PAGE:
Does this sound familiar: hurricanes, earthquakes, wildfires, crying along with the DACA recipients as they break down on national television, clenching your gut as you read about more children suffering in Yemen and Syria, growing angry as you hear about more anti-Muslim crimes and white supremacist rallies?
If so, you’re not alone. This has been one tumultuous week for so many people, from all walks of life. Perhaps the beauty occurring among all of these natural disasters is how some Americans are helping each other make it to safety; helping each other to just survive.
It’s times like these that this spirit of service takes over, despite one’s skin color, religion, gender, or political affiliation.
[Side note: I was born and raised in East Tennessee; the Appalachian Mountains, to be exact. Tennessee is known as the “Volunteer State” and where I grew up we took this whole “If you need a cup of sugar, I’ll give you five” thing seriously, despite the KKK still existing and extremely conservative politicians rampantly formulating oppressive policies.]
Yesterday after talking about the hurricanes hitting the southeast of the U.S. this weekend, a friend asked me, “Why don’t we have this collective spirit all of the time?”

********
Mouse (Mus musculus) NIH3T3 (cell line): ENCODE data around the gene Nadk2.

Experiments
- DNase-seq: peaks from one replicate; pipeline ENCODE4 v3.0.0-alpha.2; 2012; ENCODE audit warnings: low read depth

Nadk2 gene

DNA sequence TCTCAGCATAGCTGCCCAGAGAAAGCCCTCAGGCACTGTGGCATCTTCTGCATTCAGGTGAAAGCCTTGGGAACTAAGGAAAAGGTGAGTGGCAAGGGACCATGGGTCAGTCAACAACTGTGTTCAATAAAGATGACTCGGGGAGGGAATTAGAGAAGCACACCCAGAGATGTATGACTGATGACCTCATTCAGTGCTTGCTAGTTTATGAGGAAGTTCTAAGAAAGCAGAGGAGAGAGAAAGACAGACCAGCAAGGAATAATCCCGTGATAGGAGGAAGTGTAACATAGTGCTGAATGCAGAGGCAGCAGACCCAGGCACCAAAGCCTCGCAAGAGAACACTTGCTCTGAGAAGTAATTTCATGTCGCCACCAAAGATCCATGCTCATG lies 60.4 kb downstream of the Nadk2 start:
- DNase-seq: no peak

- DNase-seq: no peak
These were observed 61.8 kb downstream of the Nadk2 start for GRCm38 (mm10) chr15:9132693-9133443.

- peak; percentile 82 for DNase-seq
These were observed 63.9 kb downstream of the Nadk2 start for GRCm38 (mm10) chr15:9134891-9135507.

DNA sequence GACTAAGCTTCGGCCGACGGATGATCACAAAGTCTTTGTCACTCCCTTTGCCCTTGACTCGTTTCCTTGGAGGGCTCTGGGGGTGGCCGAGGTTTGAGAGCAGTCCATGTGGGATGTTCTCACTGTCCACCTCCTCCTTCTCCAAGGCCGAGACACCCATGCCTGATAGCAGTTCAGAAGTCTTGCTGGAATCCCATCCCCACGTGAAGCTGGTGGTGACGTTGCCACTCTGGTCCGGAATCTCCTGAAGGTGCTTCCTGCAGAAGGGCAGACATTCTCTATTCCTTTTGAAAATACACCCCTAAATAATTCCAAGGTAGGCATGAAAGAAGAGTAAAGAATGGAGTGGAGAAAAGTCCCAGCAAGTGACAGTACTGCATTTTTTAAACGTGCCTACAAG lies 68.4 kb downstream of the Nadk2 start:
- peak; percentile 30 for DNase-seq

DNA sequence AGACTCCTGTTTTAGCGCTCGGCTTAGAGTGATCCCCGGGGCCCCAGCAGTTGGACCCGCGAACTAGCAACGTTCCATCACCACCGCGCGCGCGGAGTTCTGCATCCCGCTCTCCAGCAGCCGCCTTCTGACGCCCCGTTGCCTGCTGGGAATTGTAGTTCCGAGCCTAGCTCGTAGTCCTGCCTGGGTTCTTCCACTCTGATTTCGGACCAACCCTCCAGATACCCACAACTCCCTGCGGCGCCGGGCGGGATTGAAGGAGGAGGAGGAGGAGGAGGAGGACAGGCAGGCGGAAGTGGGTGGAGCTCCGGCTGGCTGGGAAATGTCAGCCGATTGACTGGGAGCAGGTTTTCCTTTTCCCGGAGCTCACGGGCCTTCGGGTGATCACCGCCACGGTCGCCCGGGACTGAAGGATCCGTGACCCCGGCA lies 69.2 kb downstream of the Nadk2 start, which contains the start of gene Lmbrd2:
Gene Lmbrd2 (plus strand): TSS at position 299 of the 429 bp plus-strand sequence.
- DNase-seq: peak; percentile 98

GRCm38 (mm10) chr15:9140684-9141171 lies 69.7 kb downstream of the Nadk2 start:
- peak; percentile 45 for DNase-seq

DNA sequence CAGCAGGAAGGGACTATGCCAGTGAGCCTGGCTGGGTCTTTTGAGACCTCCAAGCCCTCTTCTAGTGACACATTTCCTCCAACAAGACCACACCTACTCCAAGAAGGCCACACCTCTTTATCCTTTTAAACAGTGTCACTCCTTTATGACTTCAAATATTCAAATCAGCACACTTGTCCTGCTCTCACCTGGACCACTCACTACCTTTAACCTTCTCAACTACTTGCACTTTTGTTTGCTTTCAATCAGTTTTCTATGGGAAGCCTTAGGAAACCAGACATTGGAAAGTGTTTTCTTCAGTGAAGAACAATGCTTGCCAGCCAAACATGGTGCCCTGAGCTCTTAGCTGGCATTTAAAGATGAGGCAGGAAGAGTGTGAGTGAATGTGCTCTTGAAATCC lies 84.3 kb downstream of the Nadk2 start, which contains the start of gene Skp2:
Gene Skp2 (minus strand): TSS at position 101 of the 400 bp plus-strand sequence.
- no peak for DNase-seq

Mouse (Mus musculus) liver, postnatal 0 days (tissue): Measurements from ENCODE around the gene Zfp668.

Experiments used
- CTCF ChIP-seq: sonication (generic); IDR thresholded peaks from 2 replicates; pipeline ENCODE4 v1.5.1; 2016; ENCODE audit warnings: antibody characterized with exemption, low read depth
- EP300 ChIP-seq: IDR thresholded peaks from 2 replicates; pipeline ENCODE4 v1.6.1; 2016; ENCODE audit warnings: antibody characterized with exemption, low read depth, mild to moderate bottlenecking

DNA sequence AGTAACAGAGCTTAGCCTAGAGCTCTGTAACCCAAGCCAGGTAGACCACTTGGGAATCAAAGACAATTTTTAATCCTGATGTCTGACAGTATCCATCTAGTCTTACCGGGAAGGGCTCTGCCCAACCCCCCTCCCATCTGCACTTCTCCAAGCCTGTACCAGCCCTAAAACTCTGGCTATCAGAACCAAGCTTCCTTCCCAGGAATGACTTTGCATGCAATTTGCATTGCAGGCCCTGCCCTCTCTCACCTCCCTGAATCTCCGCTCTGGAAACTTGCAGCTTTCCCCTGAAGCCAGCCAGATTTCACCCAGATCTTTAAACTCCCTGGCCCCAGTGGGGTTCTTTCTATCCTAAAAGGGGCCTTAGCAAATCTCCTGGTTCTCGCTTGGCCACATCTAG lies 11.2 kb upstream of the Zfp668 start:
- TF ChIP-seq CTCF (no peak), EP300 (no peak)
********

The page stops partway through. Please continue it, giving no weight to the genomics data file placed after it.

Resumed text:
Does it actually take a natural disaster to blow our literal and figurative walls down, so we will be forced to help someone (different from us), in hopes that someone else will also help us in return?
I thought of this poem by Sherman Alexie, which addresses the hatred currently plaguing the United States and spreading throughout Europe:
I will sing for people who might not sing for me.
I will sing for people who are not my family.
I will not assume my pain and joy are better.
I will not claim my people invented gravity or weather.
I am one more citizen marching against hatred.
Alone, we are defenseless. Collected, we are sacred.
Perhaps now is the perfect moment for us to acknowledge how much we can lift each other up in a time of hardship, how well we can work together despite our differences, and how much minorities are doing for our communities; even though the tides might turn against them again, once the hurricanes and other natural disasters pass.
Will we build our walls back up then or will we stay collected?